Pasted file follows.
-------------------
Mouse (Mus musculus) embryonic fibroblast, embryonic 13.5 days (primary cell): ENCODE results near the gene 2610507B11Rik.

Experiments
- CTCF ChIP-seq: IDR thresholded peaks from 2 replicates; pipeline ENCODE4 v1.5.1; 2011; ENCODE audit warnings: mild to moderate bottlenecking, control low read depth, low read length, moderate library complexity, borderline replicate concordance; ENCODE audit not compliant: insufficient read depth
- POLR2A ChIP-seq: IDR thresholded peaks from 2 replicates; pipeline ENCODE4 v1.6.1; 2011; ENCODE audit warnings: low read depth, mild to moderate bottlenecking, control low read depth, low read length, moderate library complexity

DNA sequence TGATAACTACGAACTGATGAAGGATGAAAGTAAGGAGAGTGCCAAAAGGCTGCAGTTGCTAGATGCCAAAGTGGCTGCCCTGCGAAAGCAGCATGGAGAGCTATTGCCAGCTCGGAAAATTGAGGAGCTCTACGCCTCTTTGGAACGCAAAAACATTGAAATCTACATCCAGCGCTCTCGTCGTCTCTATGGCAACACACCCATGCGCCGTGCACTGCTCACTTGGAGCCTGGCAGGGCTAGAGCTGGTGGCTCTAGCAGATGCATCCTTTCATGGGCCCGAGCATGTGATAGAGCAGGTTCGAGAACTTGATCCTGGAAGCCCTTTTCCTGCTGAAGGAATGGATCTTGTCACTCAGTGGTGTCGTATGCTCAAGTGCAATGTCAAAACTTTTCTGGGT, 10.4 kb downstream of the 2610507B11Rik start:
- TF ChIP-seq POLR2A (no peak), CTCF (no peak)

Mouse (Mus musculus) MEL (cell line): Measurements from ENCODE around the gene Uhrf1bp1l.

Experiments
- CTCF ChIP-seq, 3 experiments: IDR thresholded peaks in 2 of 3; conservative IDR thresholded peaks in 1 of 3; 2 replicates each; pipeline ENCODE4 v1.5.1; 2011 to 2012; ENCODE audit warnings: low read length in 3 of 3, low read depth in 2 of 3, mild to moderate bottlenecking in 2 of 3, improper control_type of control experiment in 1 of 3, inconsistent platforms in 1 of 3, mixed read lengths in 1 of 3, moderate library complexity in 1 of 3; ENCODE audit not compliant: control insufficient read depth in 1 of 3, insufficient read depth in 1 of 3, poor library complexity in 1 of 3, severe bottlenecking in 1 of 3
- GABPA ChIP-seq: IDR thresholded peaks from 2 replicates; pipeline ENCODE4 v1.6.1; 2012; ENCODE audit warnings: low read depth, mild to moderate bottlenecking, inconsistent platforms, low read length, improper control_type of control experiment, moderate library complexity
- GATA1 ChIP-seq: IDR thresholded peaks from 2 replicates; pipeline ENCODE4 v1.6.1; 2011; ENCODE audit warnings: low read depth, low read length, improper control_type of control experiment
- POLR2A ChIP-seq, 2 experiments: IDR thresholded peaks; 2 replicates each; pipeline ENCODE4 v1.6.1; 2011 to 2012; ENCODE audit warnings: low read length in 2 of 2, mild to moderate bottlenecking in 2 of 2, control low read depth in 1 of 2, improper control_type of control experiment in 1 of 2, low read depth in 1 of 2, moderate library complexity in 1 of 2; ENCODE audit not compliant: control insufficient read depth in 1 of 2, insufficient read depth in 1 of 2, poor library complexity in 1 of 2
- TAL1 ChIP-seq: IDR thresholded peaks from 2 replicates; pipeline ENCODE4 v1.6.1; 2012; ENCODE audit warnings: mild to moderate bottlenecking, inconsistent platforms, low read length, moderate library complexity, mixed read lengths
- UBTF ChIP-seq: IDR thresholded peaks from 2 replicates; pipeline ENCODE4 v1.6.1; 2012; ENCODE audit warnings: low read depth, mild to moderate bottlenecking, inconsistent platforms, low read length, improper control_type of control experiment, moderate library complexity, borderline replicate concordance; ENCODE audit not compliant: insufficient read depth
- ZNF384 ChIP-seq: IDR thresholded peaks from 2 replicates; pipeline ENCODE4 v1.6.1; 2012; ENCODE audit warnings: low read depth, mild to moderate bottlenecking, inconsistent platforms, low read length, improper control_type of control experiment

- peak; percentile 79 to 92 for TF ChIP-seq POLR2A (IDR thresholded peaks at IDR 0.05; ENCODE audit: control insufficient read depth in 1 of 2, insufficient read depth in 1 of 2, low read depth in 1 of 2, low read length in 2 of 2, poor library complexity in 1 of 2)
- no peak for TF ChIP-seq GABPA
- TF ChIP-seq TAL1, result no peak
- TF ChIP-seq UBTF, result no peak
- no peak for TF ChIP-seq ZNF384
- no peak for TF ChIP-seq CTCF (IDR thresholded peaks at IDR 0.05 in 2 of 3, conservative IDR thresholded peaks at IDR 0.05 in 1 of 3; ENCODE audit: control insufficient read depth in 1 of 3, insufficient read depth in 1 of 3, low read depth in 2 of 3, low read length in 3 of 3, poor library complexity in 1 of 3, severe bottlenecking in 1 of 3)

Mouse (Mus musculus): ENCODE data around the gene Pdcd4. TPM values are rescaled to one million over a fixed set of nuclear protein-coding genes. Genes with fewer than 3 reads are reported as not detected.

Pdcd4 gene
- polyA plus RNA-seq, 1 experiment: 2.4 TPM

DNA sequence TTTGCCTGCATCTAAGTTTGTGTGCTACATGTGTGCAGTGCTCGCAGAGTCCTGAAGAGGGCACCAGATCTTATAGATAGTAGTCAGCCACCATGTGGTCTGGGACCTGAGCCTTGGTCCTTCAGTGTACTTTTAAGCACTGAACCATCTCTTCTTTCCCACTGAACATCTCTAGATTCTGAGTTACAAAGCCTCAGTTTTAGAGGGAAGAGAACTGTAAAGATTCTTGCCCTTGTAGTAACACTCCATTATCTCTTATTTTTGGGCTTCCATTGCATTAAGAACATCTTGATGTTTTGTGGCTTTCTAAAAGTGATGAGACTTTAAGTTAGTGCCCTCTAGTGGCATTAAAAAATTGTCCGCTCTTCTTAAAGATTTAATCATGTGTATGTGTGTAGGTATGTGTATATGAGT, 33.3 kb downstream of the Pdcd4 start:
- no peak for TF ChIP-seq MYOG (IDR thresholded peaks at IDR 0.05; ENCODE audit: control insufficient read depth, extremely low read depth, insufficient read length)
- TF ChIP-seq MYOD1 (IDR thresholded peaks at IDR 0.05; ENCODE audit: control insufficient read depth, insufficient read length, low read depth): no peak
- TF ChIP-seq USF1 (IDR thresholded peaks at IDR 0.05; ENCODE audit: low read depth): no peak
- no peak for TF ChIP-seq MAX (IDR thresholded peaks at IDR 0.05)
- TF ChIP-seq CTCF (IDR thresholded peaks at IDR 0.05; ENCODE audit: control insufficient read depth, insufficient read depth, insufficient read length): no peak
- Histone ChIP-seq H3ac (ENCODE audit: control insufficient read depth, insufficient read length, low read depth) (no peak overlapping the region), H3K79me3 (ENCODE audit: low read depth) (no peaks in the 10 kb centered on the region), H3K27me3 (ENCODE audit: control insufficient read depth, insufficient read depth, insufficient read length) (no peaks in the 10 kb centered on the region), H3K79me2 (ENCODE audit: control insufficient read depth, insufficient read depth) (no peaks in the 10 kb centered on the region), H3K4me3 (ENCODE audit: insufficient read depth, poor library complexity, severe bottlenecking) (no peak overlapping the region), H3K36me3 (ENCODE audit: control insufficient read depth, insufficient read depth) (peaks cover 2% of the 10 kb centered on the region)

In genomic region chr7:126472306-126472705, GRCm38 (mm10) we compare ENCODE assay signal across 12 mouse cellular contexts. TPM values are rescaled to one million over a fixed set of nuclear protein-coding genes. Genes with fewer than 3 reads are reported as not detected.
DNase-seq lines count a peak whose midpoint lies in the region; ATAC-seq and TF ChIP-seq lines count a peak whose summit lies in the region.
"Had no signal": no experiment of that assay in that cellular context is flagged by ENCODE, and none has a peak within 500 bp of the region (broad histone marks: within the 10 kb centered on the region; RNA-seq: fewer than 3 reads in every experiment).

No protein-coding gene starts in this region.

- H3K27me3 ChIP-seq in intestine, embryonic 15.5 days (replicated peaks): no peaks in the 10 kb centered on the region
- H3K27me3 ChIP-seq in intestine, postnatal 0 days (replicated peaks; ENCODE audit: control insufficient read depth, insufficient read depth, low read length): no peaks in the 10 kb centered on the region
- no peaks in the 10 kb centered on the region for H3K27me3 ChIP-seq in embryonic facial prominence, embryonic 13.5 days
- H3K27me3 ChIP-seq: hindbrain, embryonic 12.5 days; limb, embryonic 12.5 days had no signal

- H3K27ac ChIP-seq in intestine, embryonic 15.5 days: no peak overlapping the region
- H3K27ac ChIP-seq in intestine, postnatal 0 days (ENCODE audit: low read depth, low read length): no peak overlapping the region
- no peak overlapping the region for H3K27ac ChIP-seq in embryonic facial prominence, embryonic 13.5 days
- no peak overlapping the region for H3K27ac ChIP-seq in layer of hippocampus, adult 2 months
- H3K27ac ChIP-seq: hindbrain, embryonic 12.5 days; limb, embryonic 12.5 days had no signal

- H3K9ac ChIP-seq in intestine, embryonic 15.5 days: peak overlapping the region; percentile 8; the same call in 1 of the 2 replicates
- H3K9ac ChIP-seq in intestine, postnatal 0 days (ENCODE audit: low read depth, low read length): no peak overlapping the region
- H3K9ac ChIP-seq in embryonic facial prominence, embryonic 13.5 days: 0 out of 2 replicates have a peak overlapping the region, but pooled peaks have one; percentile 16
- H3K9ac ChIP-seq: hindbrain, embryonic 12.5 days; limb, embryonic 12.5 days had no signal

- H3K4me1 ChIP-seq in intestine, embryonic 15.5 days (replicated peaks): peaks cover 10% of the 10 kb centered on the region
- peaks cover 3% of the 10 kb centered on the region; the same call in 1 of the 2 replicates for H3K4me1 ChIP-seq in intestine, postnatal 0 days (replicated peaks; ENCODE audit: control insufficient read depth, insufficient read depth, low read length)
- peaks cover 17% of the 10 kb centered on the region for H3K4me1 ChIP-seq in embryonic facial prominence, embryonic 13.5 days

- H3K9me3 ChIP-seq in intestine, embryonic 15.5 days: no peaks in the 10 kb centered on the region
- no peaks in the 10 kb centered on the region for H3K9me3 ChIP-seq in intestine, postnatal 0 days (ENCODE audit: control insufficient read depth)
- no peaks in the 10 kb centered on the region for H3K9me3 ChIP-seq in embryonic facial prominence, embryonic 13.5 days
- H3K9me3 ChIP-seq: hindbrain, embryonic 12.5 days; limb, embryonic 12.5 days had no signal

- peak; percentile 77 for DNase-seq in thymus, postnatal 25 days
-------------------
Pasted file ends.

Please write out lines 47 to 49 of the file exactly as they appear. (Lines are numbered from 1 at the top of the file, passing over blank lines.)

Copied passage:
- H3K9ac ChIP-seq in embryonic facial prominence, embryonic 13.5 days: 0 out of 2 replicates have a peak overlapping the region, but pooled peaks have one; percentile 16
- H3K9ac ChIP-seq: hindbrain, embryonic 12.5 days; limb, embryonic 12.5 days had no signal

- H3K4me1 ChIP-seq in intestine, embryonic 15.5 days (replicated peaks): peaks cover 10% of the 10 kb centered on the region